Berry has been an outspoken opponent of the devastating practice of mountain top removal coal extraction to ecosystems, animals and people.  He describes it thus:

Mountaintop removal is as near total destruction as you can imagine, because it does away with the forest, it does away with the topsoil that sustained the forest, it does away with the very topography — even people’s family graveyards go. And it’s done in complete disregard not only of the land but of the people who live downhill, whose lives are threatened, whose water supplies are destroyed, whose homes are damaged. The people downhill, downstream, and ahead of us in time are totally disregarded.

Berry expresses that although he has hope, he is no optimist when it comes to the future of farming in the face of unsustainable, industrial agriculture.  Yale 360 interviewer asks him whether in relation to his home state of Kentucky, “Sustainable agriculture is gaining ground in a significant way that could slow the growth of industrial agriculture, or is it more of a boutique type of thing?”

Berry replies:

Well, we are a young country. By the time settlement reached Kentucky it was 1775, and the industrial revolution was already underway. So we’ve been 238 years in Kentucky, we Old World people. And what we have done there in that time has not been sustainable. In fact, it has been the opposite. There’s less now of everything in the way of natural gifts, less of everything than what was there when we came. Sometimes we have radically reduced the original gift. And so for Americans to talk about sustainability is a bit of a joke, because we haven’t sustained anything very long — and a lot of things we haven’t sustained at all.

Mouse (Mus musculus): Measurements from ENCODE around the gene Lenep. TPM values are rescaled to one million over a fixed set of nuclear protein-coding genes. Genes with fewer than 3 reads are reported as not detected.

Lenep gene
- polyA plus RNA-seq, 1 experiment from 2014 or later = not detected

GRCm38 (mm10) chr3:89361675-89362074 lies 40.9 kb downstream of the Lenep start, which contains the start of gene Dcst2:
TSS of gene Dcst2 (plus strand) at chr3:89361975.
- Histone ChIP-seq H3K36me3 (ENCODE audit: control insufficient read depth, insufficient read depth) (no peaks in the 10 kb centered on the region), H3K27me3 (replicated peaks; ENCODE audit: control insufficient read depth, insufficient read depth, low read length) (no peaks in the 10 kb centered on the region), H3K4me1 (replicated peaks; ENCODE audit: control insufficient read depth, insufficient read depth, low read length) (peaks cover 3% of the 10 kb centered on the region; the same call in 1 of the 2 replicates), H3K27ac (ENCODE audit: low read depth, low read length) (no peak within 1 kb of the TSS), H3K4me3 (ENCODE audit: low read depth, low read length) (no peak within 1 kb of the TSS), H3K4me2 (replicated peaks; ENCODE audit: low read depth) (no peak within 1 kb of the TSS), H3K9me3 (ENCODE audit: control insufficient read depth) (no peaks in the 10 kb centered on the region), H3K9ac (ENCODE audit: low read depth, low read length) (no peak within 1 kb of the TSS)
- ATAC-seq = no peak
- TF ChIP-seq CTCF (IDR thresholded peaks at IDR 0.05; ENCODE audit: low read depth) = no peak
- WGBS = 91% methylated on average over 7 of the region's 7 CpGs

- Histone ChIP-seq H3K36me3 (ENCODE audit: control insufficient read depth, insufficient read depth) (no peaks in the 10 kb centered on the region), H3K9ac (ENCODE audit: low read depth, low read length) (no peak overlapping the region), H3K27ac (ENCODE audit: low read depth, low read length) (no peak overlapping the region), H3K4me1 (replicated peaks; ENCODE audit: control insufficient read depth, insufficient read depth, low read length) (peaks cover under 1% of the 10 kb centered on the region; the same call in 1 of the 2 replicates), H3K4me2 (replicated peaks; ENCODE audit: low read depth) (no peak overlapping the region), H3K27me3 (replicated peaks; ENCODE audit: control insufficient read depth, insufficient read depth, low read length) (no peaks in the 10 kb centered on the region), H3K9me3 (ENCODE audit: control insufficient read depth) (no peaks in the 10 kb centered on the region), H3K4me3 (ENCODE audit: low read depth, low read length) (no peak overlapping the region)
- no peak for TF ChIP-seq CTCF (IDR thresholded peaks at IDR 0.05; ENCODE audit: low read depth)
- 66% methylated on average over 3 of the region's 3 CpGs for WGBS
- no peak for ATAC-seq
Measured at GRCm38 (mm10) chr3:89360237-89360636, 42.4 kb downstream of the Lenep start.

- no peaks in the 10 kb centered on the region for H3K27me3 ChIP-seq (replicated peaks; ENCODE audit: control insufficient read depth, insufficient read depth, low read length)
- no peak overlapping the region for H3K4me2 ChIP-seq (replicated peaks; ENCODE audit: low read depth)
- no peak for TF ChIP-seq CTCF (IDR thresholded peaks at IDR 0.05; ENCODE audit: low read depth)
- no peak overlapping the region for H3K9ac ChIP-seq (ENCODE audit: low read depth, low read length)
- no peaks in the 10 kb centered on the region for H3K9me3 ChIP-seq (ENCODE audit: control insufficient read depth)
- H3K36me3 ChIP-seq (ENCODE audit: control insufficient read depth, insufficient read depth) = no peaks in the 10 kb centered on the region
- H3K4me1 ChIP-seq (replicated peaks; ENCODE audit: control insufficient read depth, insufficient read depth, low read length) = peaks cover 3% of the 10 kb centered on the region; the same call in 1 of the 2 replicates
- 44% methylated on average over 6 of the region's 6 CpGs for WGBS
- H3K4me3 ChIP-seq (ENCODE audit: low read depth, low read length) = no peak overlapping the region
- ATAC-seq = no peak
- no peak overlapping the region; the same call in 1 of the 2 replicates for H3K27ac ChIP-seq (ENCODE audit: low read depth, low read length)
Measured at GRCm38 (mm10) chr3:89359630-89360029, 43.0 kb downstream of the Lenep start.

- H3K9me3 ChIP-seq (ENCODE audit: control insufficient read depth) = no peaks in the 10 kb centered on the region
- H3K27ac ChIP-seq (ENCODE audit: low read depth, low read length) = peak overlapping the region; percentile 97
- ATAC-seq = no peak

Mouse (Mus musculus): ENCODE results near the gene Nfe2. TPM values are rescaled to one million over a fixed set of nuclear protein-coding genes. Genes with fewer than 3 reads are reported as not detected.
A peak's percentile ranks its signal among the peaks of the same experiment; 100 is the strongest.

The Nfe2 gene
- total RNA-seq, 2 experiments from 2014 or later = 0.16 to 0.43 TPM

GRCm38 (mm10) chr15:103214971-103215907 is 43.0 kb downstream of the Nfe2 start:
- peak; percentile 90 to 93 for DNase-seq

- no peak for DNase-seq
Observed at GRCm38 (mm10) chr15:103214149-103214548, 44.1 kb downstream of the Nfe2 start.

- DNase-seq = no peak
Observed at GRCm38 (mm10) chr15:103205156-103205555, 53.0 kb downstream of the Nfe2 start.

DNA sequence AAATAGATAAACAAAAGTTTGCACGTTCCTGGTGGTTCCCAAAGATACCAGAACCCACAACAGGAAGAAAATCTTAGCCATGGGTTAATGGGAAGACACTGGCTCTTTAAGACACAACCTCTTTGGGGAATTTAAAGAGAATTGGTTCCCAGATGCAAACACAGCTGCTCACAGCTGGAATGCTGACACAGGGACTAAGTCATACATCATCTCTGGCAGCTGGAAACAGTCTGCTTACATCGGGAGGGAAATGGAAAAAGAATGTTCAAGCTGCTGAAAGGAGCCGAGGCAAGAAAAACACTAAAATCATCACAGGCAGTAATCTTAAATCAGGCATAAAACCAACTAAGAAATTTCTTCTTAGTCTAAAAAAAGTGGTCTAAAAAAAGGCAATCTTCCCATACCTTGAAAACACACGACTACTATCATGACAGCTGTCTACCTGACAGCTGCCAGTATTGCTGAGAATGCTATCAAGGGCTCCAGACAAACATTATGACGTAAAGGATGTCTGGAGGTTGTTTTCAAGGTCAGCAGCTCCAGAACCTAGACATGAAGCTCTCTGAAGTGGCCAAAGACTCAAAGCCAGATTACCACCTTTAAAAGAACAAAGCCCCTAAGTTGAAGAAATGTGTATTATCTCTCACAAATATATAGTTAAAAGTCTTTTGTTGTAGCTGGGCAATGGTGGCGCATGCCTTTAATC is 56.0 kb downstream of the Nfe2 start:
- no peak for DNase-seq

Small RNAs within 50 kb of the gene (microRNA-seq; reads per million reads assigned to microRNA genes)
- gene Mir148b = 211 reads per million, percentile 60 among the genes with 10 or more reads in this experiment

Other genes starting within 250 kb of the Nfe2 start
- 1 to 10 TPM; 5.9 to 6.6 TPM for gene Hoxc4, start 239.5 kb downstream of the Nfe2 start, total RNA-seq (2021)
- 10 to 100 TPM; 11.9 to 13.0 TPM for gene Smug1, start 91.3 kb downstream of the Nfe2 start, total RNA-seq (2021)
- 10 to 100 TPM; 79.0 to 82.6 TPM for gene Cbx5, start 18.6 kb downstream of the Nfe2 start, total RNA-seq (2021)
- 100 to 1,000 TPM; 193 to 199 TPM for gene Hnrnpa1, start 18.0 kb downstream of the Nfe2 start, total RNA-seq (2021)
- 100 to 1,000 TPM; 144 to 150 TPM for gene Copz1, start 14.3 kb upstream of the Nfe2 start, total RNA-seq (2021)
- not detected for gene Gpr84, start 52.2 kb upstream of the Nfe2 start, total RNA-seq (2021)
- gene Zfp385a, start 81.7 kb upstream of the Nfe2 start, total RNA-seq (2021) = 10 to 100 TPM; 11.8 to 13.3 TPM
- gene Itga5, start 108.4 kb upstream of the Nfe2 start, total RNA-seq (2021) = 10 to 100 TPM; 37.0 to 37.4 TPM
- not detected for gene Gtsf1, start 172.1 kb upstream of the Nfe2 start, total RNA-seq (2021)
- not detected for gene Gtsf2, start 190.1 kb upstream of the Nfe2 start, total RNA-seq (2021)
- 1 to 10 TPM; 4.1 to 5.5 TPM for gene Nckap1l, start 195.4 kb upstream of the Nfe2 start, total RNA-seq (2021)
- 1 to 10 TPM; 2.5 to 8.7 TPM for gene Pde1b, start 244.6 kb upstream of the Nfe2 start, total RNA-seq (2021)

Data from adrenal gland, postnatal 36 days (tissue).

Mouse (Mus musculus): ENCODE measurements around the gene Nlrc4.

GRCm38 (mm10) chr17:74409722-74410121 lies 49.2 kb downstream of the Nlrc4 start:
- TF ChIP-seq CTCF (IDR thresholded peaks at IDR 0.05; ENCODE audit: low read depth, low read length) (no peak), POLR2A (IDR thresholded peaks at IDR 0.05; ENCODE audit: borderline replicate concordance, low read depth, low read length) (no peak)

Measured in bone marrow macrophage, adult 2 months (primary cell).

The acreage that is now under the influence of the local food effort or the sustainable agriculture effort is at present tiny, and industrial agriculture is blasting ahead at a great rate. For instance, in the last two years, the high price of corn and soybeans has driven that kind of agriculture into the highly vulnerable uplands of my home country. I can show you farms that in my lifetime have been mostly in grass that are now suddenly covered, line fence to line fence, with monocultures of corn or beans….

So we have these two things, a promising start on what we call, loosely, sustainable land use, and we have a still far larger industrial extractive agriculture operating, really, against the land.

Read more.

Common chemical ‘threat to male fertility’ – NYT blogs